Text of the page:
I'm not clear what signing a key with another, self-signed, key achieves. Why not just cache certificates presented by servers, and complain if a server you have previously contacted presents a fresh certificate for reasons other than expiration?

more than 2 years ago
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Researchers Can Generate RSA SecurID Random Numbers Flawlessly

igb Re:SecurID not broken (98 comments)

This has always been possible in theory -- obviously, the computer software has to generate the output so it must have the seed in an accessible form; probably under several layers of obfuscation and encryption

There are some slightly better techniques: McCune's Flicker system leverages TPMs (which any corporate laptop will have) in a way which means you can perform cryptographic operations securely unless the attacker can compromise the hardware in a pretty fundamental way. It would be ideal for implementing soft-tokens.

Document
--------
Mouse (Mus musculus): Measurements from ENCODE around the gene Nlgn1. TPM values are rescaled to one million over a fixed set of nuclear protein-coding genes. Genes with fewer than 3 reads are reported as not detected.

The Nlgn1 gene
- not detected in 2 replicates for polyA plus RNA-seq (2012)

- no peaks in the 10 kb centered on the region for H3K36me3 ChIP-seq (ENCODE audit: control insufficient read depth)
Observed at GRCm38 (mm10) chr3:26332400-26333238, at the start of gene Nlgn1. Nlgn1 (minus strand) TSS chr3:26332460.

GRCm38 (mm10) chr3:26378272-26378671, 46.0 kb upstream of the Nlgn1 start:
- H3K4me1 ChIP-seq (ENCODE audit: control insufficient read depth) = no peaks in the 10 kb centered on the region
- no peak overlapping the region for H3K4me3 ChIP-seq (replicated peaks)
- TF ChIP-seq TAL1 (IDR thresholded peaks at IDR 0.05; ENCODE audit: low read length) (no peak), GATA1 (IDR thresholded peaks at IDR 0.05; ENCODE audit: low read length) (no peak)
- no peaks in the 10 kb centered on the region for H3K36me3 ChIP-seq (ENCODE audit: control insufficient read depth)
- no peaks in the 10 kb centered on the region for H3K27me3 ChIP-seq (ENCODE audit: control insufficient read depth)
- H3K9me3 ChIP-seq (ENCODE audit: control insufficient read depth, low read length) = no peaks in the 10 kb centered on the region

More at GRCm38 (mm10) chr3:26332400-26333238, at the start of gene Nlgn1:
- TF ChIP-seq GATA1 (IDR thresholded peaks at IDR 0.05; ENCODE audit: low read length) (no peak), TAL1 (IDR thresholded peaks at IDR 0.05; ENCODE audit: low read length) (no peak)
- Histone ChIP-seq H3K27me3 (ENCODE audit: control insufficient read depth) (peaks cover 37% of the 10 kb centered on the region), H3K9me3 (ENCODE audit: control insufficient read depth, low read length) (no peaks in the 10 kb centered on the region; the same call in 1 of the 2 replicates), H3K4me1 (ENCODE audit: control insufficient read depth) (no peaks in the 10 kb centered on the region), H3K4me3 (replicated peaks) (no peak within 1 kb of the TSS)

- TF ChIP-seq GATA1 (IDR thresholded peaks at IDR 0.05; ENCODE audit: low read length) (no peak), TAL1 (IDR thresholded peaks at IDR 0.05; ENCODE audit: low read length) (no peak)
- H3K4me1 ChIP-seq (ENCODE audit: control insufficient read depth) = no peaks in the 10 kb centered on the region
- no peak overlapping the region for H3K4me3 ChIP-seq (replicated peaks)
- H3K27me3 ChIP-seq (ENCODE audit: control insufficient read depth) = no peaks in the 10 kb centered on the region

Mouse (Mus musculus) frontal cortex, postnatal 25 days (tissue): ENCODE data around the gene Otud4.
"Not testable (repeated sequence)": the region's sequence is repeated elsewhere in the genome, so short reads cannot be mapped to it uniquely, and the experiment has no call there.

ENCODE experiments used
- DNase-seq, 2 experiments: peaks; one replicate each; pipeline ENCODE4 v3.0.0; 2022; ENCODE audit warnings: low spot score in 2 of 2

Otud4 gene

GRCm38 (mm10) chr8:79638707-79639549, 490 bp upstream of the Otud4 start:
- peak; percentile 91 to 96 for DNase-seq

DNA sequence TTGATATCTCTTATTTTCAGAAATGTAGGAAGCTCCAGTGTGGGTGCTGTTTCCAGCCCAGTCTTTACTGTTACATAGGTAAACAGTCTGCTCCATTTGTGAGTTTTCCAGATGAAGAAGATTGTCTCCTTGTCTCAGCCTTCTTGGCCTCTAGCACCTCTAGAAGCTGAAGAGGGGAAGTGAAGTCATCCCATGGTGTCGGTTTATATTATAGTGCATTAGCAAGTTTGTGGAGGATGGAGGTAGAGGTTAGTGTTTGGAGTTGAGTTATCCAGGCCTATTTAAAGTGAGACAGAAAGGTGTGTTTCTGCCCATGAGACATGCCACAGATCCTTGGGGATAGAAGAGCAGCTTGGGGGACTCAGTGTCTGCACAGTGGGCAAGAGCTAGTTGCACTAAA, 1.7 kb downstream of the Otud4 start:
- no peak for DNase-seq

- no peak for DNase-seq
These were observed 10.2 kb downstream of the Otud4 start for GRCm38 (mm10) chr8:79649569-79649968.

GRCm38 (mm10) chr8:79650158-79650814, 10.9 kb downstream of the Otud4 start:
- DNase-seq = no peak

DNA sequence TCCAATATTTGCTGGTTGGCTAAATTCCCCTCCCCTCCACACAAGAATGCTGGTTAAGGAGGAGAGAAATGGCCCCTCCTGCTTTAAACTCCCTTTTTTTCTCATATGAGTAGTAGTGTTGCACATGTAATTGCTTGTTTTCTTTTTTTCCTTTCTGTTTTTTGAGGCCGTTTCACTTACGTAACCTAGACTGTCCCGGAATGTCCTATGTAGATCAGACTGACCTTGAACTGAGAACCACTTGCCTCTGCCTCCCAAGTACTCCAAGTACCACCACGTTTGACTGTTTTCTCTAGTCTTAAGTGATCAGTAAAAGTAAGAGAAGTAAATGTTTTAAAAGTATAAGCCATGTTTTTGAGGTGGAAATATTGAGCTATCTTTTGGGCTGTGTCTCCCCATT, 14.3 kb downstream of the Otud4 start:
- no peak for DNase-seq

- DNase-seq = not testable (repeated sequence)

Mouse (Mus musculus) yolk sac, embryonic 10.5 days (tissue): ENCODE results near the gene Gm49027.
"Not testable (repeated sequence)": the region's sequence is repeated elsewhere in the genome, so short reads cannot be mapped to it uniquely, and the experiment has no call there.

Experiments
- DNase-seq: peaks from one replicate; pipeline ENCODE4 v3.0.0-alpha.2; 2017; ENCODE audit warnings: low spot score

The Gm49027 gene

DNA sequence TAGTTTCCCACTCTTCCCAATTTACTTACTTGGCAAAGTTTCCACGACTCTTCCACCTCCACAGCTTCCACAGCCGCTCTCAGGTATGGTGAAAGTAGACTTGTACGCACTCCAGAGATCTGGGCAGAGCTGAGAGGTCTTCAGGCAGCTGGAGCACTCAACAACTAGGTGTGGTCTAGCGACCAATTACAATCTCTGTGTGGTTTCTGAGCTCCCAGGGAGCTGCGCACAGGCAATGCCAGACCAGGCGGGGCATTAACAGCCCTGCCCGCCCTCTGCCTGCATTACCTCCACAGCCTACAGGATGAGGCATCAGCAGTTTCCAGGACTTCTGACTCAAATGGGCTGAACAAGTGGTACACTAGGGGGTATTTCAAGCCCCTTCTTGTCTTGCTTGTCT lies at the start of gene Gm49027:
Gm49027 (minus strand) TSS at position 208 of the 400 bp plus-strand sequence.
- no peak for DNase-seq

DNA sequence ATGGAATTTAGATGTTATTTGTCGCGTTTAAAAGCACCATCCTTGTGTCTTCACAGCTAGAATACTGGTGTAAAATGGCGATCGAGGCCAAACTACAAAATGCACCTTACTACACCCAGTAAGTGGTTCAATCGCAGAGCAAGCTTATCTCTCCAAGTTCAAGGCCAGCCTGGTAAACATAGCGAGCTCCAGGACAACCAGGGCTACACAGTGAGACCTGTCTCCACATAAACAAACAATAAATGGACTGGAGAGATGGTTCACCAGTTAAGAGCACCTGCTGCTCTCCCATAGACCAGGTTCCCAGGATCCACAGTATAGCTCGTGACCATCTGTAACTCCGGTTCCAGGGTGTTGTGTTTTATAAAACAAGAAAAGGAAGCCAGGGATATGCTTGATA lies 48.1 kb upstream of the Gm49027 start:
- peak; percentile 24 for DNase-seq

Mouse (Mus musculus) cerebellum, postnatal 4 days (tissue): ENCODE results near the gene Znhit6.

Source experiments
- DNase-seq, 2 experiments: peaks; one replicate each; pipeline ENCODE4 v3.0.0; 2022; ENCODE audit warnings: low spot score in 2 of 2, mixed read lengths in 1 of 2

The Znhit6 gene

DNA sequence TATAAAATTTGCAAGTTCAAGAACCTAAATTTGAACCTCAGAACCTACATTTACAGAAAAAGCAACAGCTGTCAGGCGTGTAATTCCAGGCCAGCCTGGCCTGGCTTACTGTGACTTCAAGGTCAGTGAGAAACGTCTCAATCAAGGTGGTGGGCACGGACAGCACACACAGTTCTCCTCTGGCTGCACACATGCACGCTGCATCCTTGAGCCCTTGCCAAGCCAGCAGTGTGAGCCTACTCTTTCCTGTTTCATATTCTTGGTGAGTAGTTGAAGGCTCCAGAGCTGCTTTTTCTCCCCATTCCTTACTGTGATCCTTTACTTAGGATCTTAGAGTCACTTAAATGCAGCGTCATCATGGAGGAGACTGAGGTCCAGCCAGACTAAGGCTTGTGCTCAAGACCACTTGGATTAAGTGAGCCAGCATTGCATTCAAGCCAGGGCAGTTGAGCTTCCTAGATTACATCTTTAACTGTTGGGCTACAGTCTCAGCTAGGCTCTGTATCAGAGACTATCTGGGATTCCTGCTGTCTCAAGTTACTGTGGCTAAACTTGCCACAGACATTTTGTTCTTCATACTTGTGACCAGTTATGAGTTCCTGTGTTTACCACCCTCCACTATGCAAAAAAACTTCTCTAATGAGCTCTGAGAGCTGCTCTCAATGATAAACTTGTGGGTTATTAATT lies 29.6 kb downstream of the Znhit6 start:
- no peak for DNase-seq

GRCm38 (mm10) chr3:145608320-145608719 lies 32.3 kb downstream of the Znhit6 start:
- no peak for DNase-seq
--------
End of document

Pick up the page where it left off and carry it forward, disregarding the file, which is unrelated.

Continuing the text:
more than 2 years ago
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Report Finds Google Supervisors Knew About Wi-Fi Data Harvesting

igb Re:The NYT didn't read the Fed report either... (197 comments)

All from Joe and Sally Sixpack who don't have enough sense to, in affect, close their blinds when they undress for bed at night, or shout all of their telephone conversations, or leave their cars and houses unlocked and the windows down or open. So, what are folks to do when they pass by, plug their ears and close their eyes for 600 feet?

Real-world analogies are always suspect, but even if people are undressing with the curtains open, anyone who films them doing so does so at their legal peril in most jurisdictions. The people undressing with the curtains open may also be committing an offence ("indecent exposure" in UK law) but tu quoque isn't a defence.